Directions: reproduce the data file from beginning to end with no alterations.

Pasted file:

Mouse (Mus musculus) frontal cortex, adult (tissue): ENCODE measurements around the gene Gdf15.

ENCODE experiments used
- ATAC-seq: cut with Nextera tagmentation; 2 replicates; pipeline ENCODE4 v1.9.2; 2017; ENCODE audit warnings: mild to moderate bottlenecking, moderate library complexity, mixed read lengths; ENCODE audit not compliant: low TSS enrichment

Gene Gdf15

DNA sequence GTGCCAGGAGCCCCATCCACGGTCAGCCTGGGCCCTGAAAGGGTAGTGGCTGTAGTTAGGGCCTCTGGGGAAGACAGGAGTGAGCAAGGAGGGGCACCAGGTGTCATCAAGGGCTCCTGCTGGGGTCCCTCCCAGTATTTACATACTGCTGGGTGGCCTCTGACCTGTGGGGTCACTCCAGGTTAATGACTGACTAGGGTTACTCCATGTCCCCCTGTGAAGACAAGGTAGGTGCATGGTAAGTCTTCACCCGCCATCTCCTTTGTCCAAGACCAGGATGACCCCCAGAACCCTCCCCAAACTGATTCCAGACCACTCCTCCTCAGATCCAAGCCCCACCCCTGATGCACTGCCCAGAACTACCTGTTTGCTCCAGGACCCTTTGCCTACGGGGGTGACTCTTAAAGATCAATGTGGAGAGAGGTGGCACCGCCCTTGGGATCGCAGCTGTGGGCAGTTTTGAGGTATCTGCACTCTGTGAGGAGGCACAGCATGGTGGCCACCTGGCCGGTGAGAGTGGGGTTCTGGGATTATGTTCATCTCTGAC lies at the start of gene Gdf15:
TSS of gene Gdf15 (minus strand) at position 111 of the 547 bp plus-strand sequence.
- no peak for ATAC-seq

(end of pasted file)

Mouse (Mus musculus) frontal cortex, adult (tissue): ENCODE measurements around the gene Gdf15.

ENCODE experiments used
- ATAC-seq: cut with Nextera tagmentation; 2 replicates; pipeline ENCODE4 v1.9.2; 2017; ENCODE audit warnings: mild to moderate bottlenecking, moderate library complexity, mixed read lengths; ENCODE audit not compliant: low TSS enrichment

Gene Gdf15

DNA sequence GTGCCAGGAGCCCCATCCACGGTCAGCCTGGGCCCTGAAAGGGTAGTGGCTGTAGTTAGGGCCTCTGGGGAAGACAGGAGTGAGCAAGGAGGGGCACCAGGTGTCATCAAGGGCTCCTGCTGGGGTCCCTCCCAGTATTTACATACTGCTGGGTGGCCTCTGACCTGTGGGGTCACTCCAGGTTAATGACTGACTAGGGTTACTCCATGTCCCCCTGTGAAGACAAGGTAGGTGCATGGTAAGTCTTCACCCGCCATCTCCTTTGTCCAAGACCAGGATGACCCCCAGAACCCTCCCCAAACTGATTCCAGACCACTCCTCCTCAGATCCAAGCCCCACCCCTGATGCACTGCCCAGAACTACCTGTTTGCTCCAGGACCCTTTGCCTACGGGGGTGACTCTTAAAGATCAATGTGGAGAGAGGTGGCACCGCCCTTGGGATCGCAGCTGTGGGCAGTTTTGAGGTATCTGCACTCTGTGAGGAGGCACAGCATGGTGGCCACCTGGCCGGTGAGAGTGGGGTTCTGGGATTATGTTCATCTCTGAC lies at the start of gene Gdf15:
TSS of gene Gdf15 (minus strand) at position 111 of the 547 bp plus-strand sequence.
- no peak for ATAC-seq